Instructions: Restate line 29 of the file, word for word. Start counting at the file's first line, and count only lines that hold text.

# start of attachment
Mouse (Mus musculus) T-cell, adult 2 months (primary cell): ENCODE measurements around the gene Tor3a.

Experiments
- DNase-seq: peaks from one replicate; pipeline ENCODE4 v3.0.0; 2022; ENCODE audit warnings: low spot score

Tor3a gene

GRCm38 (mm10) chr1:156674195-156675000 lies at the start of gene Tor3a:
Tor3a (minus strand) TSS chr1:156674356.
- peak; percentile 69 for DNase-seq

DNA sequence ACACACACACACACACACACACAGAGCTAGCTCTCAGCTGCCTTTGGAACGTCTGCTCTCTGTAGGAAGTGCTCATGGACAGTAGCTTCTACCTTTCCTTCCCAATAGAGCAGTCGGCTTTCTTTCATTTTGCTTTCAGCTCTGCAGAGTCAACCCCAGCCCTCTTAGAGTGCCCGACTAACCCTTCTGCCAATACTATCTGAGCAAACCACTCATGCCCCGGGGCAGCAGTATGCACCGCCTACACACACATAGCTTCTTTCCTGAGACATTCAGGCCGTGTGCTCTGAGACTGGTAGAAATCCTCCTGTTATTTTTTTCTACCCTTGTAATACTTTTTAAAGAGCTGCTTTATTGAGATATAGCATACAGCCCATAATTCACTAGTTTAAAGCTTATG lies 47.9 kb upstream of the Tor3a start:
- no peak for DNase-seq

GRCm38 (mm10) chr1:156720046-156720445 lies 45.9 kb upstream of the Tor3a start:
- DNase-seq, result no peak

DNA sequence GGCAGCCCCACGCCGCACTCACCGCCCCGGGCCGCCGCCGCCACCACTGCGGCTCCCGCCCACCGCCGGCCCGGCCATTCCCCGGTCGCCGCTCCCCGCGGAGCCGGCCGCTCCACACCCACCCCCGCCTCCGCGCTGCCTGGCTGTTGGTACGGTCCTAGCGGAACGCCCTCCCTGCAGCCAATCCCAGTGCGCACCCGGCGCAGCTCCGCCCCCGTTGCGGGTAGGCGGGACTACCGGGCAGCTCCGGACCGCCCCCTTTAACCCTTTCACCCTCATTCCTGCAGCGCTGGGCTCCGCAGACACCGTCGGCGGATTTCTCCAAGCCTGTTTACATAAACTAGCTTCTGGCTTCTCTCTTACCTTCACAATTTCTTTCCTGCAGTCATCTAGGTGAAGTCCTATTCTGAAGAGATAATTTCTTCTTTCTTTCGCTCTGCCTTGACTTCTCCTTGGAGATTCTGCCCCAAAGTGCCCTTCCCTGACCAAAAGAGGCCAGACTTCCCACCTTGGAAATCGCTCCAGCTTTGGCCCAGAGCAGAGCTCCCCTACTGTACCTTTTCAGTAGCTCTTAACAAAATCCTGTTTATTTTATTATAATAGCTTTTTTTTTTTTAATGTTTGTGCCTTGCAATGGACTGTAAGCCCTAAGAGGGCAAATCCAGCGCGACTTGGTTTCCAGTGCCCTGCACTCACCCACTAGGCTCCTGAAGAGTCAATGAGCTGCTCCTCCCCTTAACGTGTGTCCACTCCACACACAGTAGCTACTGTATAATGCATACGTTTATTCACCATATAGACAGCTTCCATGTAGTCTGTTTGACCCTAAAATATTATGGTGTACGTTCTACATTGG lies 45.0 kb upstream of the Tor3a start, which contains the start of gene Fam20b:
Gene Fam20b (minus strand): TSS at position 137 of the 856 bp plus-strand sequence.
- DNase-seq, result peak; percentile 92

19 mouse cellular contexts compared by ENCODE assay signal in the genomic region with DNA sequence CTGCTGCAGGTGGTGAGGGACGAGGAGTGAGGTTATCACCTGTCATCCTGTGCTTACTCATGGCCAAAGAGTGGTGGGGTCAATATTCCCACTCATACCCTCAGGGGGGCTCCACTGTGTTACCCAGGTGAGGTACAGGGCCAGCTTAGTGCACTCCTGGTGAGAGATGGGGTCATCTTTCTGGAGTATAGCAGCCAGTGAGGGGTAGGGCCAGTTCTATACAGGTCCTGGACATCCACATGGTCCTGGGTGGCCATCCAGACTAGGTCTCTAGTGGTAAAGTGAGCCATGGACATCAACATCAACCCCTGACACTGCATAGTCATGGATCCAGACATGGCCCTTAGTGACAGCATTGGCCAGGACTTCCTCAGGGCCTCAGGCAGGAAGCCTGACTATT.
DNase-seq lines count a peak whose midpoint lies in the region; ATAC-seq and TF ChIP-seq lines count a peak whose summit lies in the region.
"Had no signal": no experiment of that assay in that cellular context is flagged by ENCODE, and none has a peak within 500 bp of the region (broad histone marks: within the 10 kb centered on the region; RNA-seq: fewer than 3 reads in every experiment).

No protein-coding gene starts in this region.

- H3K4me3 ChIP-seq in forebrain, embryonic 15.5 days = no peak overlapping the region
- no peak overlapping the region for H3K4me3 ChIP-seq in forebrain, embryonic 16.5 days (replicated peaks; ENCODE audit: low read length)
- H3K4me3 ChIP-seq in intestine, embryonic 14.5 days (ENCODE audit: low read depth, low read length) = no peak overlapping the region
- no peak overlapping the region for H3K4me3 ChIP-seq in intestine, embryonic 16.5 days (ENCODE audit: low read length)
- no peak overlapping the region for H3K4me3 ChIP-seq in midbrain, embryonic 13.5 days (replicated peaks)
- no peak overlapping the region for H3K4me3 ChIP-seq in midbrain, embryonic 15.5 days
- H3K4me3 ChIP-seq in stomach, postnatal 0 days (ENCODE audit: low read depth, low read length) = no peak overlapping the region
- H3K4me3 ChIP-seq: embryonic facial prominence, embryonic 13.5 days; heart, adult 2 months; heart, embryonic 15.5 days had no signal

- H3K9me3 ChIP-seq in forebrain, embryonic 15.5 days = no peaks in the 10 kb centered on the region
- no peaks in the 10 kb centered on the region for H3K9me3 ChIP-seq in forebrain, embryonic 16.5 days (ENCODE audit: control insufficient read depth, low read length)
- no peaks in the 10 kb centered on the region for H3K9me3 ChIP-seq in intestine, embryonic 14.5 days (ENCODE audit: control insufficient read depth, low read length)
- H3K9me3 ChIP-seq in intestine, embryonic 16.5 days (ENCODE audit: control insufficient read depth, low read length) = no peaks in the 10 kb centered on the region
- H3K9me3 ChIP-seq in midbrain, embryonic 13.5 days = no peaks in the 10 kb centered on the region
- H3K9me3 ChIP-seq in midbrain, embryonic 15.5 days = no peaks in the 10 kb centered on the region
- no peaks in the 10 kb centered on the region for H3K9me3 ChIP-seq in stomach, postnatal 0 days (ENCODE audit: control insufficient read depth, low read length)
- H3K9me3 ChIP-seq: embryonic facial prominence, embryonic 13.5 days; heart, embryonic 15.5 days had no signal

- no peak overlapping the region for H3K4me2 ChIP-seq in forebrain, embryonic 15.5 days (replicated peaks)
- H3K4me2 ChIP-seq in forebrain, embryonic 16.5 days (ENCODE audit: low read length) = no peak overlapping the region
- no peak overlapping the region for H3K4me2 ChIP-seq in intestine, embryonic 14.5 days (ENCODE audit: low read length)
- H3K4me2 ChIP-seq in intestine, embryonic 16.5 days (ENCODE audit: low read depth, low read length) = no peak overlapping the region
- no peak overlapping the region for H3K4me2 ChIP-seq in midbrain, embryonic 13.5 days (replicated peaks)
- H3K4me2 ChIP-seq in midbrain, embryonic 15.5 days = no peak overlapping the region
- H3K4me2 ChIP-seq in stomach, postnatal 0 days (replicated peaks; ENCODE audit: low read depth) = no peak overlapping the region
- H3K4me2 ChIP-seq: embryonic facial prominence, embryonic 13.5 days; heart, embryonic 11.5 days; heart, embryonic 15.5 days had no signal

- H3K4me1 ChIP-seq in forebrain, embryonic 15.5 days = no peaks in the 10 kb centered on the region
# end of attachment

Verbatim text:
- no peaks in the 10 kb centered on the region for H3K9me3 ChIP-seq in intestine, embryonic 14.5 days (ENCODE audit: control insufficient read depth, low read length)